- Temares’s $19.4 million award includes $4 million salary
- Fewer companies fail votes on pay as they improve governance
Among investors in the largest U.S. companies, no pay package is less popular than the one given to Bed Bath & Beyond Inc. Chief Executive Officer Steven Temares.
Only 23 percent of the shares of the housewares retailer were voted in support of its compensation plan at an annual meeting on July 1, the lowest level in the S&P 500 Index, according to data compiled by Bloomberg. Shareholders told the board that the CEO’s $19.4 million pay for 2015 was too high, and that his performance goals weren’t challenging enough, the Union, New Jersey-based company said in its May proxy statement.
New York Comptroller Scott Stringer, representing city pension funds, weighed in on the matter with a letter to Bed, Bath & Beyond investors. There’s a “gaping and persistent disconnect between CEO pay and company performance,” he wrote. The retirement funds, with $160 billion in assets, are among the company’s 60 largest shareholders.
Bed, Bath & Beyond, which sells everything from coffee to accent rugs, is reducing Temares’s target compensation by 14 percent for 2016 and is making his performance goals more rigorous, according to its proxy statement. Janet Barth, a spokeswoman, declined to comment beyond the regulatory filing.
Shareholder disapproval of Bed, Bath & Beyond’s pay practices contrasts with a falling number of businesses that fail in so-called say-on-pay votes. About 1 percent of S&P 500 companies have lost in their most recent non-binding votes, and the average support level is 93 percent, data compiled by Bloomberg show.
Temares’s 2015 package was his largest ever, even as shares fell by more than a third. His pay tops that awarded to Wells Fargo & Co. CEO John Stumpf and approaches that given to International Business Machines Corp.’s Virginia Rometty. The awards include a $4 million salary and $15.7 million in stock and options. That was an increase of about $1.1 million from his 2014 package. The exact amount of stock that 57-year-old Temares will receive may change depending on how Bed, Bath & Beyond performs against a group of 47 other companies on earnings and return-on-capital measures.
A University of Pennsylvania law graduate who primarily worked in real estate, Temares joined Bed, Bath & Beyond in 1992 before its debut on public exchanges to oversee property transactions as it expanded. Its footprint has grown to more than 1,500 stores from 62 two decades ago. He was promoted to CEO in 2003, earning a $931,000 salary during his first year in the top job.
Bed, Bath & Beyond’s pay plan also failed with investors last year. The company determined it would make some changes after contacting 25 investors representing 68 percent of shares, the chain said in the May 31 proxy.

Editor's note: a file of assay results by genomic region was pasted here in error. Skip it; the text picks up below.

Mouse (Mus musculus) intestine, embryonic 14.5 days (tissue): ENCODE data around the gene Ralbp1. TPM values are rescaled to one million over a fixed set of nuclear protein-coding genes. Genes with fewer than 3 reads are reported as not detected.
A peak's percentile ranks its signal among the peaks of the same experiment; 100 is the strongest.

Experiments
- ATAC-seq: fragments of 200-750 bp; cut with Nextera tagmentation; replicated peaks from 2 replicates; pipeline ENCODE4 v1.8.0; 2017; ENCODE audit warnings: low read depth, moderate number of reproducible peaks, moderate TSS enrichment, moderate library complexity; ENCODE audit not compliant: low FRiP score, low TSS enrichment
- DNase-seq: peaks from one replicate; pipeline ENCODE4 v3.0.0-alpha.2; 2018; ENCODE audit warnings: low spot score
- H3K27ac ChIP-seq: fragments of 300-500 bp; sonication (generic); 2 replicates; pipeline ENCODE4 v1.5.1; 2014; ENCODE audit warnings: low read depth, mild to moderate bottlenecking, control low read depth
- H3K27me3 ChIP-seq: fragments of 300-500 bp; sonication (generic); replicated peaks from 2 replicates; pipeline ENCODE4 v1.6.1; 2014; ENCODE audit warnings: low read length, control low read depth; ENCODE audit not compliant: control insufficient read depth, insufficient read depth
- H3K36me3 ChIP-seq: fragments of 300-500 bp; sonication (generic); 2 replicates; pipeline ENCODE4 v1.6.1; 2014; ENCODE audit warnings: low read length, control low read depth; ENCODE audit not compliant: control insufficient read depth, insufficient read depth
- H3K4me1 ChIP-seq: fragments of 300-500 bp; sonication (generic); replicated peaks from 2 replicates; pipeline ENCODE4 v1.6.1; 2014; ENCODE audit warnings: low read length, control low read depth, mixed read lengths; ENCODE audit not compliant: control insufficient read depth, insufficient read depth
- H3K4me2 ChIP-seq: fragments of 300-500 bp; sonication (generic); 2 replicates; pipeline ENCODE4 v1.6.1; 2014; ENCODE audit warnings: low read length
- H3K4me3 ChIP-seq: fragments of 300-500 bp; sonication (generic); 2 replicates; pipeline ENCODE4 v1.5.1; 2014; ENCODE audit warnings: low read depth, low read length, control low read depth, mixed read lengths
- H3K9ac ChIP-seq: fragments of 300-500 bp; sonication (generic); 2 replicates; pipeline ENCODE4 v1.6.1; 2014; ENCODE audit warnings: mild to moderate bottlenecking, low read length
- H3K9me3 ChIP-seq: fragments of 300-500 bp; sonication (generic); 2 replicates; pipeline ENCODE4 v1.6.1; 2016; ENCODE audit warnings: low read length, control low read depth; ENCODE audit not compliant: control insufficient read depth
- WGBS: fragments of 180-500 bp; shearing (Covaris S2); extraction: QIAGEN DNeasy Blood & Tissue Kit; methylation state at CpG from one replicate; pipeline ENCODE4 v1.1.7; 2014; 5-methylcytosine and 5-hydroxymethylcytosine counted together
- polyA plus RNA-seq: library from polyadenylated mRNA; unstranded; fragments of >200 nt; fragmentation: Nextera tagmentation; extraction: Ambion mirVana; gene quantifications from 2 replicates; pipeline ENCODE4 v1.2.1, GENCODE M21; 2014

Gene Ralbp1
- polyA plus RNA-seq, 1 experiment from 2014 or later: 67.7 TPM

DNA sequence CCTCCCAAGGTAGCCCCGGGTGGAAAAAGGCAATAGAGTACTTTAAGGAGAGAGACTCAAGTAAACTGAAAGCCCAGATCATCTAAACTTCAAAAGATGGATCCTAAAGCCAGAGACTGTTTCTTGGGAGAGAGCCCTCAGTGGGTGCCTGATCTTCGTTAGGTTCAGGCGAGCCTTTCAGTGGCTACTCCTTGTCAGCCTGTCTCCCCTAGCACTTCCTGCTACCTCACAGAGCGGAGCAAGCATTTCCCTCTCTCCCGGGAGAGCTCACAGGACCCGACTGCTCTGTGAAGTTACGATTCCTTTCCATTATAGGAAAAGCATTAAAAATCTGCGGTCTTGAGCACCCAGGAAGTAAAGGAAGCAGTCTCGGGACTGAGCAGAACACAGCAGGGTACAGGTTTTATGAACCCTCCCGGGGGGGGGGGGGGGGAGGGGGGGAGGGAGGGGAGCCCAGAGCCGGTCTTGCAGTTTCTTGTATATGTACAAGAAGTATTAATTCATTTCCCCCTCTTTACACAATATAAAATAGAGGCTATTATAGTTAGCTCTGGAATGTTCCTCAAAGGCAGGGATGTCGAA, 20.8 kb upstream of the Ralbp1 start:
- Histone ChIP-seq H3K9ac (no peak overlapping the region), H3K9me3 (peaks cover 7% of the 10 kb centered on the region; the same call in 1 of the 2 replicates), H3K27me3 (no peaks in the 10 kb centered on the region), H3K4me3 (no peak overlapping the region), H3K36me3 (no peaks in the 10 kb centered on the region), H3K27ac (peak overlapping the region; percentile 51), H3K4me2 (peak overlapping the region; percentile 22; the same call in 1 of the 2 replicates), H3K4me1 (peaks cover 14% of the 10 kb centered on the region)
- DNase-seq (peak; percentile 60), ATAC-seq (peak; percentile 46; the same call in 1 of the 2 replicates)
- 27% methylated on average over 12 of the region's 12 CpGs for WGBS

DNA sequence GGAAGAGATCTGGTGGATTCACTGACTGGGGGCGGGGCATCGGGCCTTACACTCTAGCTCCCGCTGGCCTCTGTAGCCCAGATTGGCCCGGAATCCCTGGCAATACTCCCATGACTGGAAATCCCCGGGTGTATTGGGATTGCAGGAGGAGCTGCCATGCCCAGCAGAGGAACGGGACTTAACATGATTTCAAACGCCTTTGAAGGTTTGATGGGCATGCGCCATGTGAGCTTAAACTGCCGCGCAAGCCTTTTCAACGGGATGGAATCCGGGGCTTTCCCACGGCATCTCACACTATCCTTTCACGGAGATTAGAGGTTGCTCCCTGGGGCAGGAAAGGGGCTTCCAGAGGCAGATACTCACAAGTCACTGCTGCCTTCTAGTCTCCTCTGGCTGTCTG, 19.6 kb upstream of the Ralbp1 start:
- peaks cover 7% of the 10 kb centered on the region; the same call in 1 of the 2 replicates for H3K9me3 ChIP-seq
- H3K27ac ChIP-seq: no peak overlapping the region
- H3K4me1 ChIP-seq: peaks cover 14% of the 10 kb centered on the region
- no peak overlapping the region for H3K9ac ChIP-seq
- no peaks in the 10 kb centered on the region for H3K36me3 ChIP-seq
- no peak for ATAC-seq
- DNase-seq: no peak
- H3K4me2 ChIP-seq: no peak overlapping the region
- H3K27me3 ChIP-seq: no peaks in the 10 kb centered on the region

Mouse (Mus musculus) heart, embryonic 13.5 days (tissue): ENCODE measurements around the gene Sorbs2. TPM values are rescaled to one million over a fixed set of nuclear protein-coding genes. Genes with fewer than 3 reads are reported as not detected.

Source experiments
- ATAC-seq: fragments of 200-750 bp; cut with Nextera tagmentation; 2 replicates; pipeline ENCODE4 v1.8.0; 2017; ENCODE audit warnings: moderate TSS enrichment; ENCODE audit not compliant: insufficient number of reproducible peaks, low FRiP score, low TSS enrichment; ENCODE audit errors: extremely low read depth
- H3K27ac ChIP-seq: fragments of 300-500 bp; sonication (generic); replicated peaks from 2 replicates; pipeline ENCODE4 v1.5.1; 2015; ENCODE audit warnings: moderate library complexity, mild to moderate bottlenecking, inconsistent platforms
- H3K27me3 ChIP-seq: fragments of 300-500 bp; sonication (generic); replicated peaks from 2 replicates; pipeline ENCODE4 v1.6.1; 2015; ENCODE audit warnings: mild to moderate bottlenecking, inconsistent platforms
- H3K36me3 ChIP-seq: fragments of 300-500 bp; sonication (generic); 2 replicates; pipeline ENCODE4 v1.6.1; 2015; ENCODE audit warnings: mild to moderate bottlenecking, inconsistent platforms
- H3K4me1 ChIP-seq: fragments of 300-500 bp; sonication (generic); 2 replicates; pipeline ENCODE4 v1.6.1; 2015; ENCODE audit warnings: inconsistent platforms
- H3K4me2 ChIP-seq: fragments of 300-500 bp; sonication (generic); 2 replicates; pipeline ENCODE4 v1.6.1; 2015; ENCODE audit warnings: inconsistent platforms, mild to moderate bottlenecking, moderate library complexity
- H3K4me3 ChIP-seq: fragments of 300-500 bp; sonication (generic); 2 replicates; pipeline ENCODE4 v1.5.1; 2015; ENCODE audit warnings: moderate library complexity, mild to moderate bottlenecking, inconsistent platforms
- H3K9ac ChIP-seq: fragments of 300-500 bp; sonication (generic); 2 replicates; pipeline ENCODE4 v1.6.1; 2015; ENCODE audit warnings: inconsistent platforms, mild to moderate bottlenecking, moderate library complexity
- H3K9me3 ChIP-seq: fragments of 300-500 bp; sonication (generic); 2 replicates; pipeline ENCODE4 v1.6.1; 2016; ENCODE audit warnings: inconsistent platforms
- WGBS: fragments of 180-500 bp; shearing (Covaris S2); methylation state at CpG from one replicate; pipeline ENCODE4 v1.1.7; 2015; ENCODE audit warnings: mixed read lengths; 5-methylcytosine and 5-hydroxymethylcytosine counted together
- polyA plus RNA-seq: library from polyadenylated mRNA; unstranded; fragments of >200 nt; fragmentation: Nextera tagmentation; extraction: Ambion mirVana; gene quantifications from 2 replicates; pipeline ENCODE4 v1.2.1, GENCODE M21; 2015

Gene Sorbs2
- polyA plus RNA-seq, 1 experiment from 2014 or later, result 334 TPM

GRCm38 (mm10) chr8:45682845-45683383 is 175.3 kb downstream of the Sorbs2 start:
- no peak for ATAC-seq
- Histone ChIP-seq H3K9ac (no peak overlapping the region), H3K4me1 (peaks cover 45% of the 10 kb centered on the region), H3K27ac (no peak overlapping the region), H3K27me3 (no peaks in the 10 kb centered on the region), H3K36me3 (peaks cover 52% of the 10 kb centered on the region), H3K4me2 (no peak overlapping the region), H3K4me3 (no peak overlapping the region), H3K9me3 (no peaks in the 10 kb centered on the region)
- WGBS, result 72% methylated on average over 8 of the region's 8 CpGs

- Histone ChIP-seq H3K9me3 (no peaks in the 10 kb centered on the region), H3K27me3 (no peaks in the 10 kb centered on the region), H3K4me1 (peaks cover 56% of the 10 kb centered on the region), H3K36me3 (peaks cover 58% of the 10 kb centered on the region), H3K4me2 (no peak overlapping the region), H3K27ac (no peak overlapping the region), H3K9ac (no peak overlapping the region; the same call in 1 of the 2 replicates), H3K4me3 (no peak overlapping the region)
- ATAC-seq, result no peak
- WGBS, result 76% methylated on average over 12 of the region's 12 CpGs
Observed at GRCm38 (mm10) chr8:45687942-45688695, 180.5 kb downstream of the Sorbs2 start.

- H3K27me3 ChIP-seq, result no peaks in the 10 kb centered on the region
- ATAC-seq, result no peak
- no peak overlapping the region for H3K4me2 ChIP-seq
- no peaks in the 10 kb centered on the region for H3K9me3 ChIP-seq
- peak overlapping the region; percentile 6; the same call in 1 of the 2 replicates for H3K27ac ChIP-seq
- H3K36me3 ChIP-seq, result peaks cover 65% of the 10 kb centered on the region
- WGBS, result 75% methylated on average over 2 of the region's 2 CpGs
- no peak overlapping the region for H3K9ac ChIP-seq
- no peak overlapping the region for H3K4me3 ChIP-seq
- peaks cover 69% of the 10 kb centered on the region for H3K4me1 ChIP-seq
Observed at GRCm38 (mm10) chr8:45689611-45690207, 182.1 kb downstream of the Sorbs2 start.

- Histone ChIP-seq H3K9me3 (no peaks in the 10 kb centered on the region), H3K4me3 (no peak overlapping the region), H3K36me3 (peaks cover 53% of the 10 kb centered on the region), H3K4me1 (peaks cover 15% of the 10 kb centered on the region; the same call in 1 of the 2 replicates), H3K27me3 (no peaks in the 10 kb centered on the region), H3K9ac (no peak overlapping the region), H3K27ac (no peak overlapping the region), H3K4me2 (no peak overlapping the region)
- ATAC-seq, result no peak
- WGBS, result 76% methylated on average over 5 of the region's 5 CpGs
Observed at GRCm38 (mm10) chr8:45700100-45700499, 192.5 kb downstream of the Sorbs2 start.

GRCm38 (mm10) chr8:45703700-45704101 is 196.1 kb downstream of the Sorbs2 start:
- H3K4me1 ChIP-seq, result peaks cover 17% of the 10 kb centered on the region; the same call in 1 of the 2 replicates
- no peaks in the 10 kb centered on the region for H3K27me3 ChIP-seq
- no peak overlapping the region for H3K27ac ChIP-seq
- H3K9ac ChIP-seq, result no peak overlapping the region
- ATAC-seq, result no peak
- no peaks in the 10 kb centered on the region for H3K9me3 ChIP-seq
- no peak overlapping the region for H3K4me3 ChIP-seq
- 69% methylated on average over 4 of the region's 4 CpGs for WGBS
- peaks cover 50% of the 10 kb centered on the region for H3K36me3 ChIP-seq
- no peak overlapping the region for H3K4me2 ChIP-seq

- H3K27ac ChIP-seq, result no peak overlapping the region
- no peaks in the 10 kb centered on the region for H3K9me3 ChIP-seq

Temares’s target compensation was reduced to $16.9 million for 2016 in a plan that will be voted on next year. His $4 million salary, the third-largest in the S&P index, will stay the same. He receives the large salary in lieu of a smaller one and a potential bonus, because “cash bonuses promote short-term thinking,” according to the filing.
Still, Institutional Shareholder Services describes the CEO’s salary as “excessive” and notes that it could bloat his golden parachute to $46 million if the company gets bought. The proxy adviser gave Bed, Bath & Beyond a rating of 10, its worst governance score, meaning its structure may have a greater probability of risks to its reputation, long-term value or fiduciary obligations.
Bed, Bath & Beyond is joined by car-parts maker BorgWarner Inc., chemical producer FMC Corp., mall operator General Growth Properties Inc., and utilities owner Exelon Corp. in receiving less than 50 percent support in its most recent vote. Representatives of Exelon and BorgWarner said the companies take the votes seriously and are seeking investor feedback. The other companies didn’t return requests for comment.
In addition to Bed, Bath & Beyond, only Oracle Corp. has received less than 50 percent support in two consecutive years. The Redwood City, California-based software maker is on its fourth failed year. Deborah Hellinger, an Oracle spokeswoman, declined to comment.
Stringer noted Bed, Bath & Beyond’s compensation committee members Dean S. Adler, Stanley F. Barshay and Victoria Morrison have each served on the board for more than 13 years, which “highlights the need for new directors that are able to exercise strong, independent oversight of management.” Each received about 65 percent support after calls by Stringer and ISS to oust them. The committee doesn’t have a chair, which is rare.
Bed, Bath & Beyond shares fell 37 percent in 2015, compared with a 10 percent increase in the S&P 500 Consumer Discretionary Sector Index. This year, the company’s shares are down 10 percent.